It only took five days to transform the raucous cheers into adamant jeers and the palm branches spread at his feet into hard cold iron, driven into the rough wood beneath his hand. As I said earlier in the week, people, especially crowds, are a fickle lot. One minute they will cheer you, the next you are fodder for the Roman’s favorite method of execution.
Most people, when they are crucified, have to be forcibly held in position to receive the spikes. There is no evidence Jesus resisted in the least. The moment passed almost anticlimactically, though eternity had waited for this moment in time since before forever.
He chose this path. Submission was his linchpin. He who spoke the universe into existence was now quiet except for a few focused statements. He takes care of his mother, the thief who ask for mercy, and at the decisive moment his humanity shines through as he cries out forsaken, momentarily lost.
I remember many years ago, during a procedure (for which I was awake) for a collapsed lung, they told me I had a seizure. For several minutes after the initial shock, I was lost. I had no context. I did not know who I was, where I was, or why I was there. Then, like the populating desktop of a newly booting computer, things started to come back.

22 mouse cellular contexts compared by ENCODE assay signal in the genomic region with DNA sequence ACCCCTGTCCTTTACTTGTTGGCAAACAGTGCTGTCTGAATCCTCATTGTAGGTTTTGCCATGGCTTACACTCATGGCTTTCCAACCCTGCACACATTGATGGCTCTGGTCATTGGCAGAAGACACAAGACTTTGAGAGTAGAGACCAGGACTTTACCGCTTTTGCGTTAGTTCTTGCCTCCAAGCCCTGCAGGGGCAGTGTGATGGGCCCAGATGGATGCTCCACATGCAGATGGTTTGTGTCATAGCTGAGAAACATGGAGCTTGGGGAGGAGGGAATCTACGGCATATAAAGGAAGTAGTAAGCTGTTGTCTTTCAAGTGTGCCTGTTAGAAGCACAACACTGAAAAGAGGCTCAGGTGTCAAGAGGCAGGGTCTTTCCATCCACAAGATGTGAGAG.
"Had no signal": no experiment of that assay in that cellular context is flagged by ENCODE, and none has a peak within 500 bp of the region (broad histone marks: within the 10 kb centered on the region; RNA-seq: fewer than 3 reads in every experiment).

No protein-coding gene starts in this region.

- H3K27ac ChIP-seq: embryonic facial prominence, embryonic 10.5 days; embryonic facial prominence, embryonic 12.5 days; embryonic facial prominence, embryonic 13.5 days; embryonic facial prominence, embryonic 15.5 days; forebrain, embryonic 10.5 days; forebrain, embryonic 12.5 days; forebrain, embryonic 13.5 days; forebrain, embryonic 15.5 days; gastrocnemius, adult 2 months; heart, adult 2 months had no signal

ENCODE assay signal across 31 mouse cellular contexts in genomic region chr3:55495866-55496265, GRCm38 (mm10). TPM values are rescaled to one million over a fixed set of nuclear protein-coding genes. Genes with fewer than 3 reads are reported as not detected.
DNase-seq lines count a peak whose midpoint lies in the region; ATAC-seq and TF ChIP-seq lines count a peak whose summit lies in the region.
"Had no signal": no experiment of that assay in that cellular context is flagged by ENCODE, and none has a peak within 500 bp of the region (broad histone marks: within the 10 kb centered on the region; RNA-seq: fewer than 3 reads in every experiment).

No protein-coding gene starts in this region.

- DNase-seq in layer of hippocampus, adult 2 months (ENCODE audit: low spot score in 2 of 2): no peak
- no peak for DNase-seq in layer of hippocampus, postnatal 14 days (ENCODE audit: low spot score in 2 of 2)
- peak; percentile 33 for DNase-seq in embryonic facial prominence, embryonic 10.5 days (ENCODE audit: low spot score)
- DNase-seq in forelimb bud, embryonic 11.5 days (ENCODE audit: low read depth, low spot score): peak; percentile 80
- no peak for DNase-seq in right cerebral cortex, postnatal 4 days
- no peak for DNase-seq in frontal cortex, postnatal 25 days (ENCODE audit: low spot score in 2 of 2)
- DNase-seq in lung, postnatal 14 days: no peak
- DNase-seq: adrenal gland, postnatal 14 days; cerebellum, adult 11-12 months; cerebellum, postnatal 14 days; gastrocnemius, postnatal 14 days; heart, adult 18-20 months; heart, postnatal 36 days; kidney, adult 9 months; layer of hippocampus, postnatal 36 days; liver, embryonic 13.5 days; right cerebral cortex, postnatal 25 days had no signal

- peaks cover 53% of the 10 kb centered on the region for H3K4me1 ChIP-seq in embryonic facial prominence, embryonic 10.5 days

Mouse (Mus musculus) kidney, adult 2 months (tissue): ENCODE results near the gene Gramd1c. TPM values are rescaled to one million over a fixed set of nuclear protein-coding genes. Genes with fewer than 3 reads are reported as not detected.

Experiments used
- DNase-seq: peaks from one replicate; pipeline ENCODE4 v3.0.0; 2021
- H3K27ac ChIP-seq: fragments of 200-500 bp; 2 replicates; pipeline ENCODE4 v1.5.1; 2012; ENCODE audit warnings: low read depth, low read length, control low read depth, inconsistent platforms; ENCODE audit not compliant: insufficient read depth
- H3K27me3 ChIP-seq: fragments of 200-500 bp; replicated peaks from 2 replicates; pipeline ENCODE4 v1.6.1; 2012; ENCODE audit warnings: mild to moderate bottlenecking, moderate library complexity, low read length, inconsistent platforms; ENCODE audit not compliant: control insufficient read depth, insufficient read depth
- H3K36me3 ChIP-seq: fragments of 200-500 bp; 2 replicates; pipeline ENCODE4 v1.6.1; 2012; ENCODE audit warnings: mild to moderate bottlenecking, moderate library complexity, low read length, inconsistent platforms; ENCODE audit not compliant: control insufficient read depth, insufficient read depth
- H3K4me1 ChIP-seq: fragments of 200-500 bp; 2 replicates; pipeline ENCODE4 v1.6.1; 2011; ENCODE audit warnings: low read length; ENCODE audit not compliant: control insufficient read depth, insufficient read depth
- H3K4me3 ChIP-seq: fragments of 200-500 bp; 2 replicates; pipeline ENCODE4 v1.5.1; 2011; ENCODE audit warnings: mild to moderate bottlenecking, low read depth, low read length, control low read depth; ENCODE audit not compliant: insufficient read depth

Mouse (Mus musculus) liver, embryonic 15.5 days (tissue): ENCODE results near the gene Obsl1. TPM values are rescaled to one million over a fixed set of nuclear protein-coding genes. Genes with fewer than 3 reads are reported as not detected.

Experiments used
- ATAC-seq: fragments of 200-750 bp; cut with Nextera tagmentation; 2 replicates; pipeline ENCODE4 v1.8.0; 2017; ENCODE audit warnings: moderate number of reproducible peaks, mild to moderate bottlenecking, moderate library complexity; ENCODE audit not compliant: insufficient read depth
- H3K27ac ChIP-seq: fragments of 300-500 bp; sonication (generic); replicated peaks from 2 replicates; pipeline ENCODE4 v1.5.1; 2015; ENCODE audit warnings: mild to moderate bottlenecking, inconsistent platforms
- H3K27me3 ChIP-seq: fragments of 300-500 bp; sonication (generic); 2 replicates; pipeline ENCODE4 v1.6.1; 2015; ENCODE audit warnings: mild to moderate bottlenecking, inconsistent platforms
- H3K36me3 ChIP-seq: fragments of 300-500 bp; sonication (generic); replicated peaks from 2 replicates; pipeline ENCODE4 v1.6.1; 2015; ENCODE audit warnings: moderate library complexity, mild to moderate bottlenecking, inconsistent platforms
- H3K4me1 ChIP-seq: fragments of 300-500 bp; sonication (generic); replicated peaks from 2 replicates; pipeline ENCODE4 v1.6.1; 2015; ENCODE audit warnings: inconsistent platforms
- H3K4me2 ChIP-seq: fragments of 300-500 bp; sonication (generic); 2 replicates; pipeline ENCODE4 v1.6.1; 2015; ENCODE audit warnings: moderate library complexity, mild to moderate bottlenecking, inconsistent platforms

I sometime wonder (but not for long out in the darkness of silence and dread) what it must have been like to be, at least for a moment, lost, deserted, alone when for all of the eternity before this moment there was constant communion between the Father, Son, and Holy Spirit.
In all existence, from everlasting to everlasting, this moment is unique. The Godhead was rent in ways we will never comprehend. Never before and never after, but at this moment of absolute centeredness, the nexus point of all history, there is a pause, a hiccup by God.
That is the definition of true love, to give your all for those who do not deserve the least of it, much less getting their first choice. He who knew none [sin], became all [sin], and nothing will ever be the same. No then, not now, not ever.
As we move into our final day of this year’s Lenten meditation, may grace and peace fill your day as you contemplate the meaning of life, with God as your cornerstone may your dead reckoning always being straight and true.